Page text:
What IS the pace of a novel?
The pace of a novel is how quickly the story moves along. When you receive the feedback that your story is dragging, that nothing seems to be happening, or that (horrors!) the story is boring… those are all probably signs that you need to pick up the pace.
If you’re writing a mystery, thriller, or suspense you already know the importance of a tight pace that keeps a reader turning pages. Chapter books, middle grade, and YA also need to keep things moving at a clip (because young people’s attention spans certainly aren’t getting any longer). In fact, most novels, no matter the genre, can benefit from taking a close look at the pacing.
How do you improve the pace of your novel?
#2 Consider where your story REALLY starts
Often in first drafts there’s a lot of “throat clearing” at the beginning. Consider your first fifty pages. Are you including lots of backstory? Do you have several chapters of set-up? Where’s the catalyst that gets the story ball rolling? Try to start the novel as close to the catalyst as possible. Often you can weave in the backstory as you go — or delete it altogether.
#3 Arrive late, leave early
This is a screenwriter adage, but it works for novelists, too. When writing a scene, begin with the action already in place, and start as close to the main meat of the scene as possible. Don’t linger in the scene too long either. Get in, get out, and move on.
#4 Skip ahead
Do we really need a scene of your character riding the bus to school, walking through the hallway, stopping at her locker? Maybe we can just start with her entering the cafeteria, about to have a confrontation with her enemy. Sometimes we think we have to get our characters to their scenes, but readers can make the jump.
Again, think of your novel as a movie. A new chapter or a space break is all we need to cut to a new setting, a new day. And if you really feel the reader needs it, you can add a quick transition like, “The next day…” or “Later, at school…”
#5 Short scenes and chapters keep things moving
I don’t know about you, but when the chapters are short, it seems so much easier to keep turning the pages. “Just one more chapter…” I find this works especially well for middle grade and YA.
#6 Ask yourself if each scene is pulling its weight
Every scene in your novel should have a purpose, whether it’s showing a character’s motivation, revealing a clue, or moving the plot forward. If you’re not sure what the purpose of a scene is… could be a sign it needs to be cut.
#7 For fast-paced action, use short sentences and paragraphs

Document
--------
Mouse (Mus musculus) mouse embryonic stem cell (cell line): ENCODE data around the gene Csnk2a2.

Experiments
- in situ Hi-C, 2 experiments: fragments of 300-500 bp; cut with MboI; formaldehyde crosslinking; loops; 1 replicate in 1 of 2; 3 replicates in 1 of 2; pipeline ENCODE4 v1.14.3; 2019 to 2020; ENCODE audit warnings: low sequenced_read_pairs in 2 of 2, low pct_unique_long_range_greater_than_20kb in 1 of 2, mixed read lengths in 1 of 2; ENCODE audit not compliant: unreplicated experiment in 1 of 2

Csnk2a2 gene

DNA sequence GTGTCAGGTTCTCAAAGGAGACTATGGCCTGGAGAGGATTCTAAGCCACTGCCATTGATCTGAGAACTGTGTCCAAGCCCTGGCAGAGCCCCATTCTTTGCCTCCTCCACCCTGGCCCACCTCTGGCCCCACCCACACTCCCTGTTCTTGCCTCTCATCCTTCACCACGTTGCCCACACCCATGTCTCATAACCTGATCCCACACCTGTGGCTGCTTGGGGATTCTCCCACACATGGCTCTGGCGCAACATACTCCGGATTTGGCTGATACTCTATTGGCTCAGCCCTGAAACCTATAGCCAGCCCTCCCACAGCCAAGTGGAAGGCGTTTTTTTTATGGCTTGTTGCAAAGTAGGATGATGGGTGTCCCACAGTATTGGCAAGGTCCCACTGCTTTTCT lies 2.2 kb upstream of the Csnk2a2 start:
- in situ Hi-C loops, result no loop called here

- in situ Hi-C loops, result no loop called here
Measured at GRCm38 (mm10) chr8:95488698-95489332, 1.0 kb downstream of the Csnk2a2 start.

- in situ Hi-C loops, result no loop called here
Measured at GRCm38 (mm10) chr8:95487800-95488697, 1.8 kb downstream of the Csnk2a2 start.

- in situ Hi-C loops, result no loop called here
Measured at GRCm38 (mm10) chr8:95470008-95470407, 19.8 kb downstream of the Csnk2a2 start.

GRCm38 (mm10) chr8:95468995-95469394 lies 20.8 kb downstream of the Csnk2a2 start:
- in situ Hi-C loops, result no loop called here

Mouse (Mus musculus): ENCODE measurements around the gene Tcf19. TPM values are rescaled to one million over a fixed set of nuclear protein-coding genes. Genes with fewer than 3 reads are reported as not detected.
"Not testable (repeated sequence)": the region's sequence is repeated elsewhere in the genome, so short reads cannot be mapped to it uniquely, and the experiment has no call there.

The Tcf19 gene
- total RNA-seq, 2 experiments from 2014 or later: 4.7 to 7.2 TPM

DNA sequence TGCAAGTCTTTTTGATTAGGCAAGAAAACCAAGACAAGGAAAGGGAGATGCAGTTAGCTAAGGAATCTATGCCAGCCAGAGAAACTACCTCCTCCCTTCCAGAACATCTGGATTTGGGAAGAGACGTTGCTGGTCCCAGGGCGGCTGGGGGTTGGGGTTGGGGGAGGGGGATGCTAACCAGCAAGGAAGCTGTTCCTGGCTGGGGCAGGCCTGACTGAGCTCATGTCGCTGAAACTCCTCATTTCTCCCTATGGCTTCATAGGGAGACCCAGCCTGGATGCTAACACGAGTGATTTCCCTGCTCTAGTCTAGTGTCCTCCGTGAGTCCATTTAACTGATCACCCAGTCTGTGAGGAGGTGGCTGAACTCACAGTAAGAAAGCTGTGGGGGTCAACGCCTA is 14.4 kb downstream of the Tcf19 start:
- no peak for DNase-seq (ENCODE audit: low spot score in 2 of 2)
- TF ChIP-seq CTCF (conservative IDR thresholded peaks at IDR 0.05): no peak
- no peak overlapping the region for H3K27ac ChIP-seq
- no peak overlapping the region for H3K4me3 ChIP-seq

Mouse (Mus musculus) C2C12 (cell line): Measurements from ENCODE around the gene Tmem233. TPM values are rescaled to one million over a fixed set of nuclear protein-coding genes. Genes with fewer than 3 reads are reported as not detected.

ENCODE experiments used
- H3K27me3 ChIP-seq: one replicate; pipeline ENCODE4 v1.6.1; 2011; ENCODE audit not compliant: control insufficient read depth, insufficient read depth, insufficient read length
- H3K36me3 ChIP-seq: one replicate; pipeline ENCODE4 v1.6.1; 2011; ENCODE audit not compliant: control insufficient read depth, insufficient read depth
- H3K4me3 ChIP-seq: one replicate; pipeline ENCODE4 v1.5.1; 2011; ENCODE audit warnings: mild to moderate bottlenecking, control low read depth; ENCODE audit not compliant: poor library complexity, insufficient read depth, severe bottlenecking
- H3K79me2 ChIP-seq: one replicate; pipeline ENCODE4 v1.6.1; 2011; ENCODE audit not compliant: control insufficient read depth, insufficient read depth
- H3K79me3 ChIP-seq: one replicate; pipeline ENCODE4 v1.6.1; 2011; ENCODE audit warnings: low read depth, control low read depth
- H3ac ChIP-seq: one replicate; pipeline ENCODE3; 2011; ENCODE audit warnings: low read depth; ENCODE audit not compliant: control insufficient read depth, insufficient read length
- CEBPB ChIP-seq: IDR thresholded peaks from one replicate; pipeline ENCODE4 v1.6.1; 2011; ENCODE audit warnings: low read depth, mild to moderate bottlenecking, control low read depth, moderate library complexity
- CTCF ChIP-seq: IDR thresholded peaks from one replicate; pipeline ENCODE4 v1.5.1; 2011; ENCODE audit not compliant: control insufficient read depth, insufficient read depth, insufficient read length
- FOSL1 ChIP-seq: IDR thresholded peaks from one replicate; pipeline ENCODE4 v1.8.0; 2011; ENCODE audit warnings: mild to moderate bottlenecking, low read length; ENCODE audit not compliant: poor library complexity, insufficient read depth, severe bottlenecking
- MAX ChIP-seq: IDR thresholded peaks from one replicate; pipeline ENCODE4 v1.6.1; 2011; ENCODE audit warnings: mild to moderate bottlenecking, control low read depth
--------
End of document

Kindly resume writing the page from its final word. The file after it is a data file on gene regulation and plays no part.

When you really want to speed things up, like in an action, chase, or fight scene, consider using short, choppy sentences (or sentence fragments) and short paragraphs.
#8 But sometimes you need to slow it down!
Of course the goal is not to leave your reader’s head spinning with a nonstop fast pace. Sometimes you want to slow things down. Maybe a character needs to reflect on what just happened, or you need to emphasize a pivotal moment in the story. Horror novels are a great example of needing slow pacing (as you build dread) followed by bursts of fast-paced action.
Look at your overall story arc and consider which scenes should move quickly and which should be slower paced. In the slower scenes, you can include more interiority (a character’s internal thoughts) and more description. In fact, this might be a place where some procedural language is useful. Think again about a horror novel, and how a character moving up a flight of stairs might be slowed down with detailed (even procedural!) description:
I gripped the handrail and gingerly placed my foot on the next step, wincing as the wood let out a groan. I stood there for a moment, heart pounding in my throat. Had the noise stopped? But no, there it came again. A low murmur, like someone was in my bedroom, talking to themselves. Except it couldn’t be. I was home alone. Wasn’t I? I took another step, the old stairs creaking loudly beneath my bare feet.
Obviously you could just write, “I walked up the stairs to investigate the weird noise coming from my bedroom.” But where would be the fun in that?
For more ways to improve your writing, check out my post on Line Editing, or subscribe to my free substack newsletter for writers, which is always chockfull of writing advice and resources.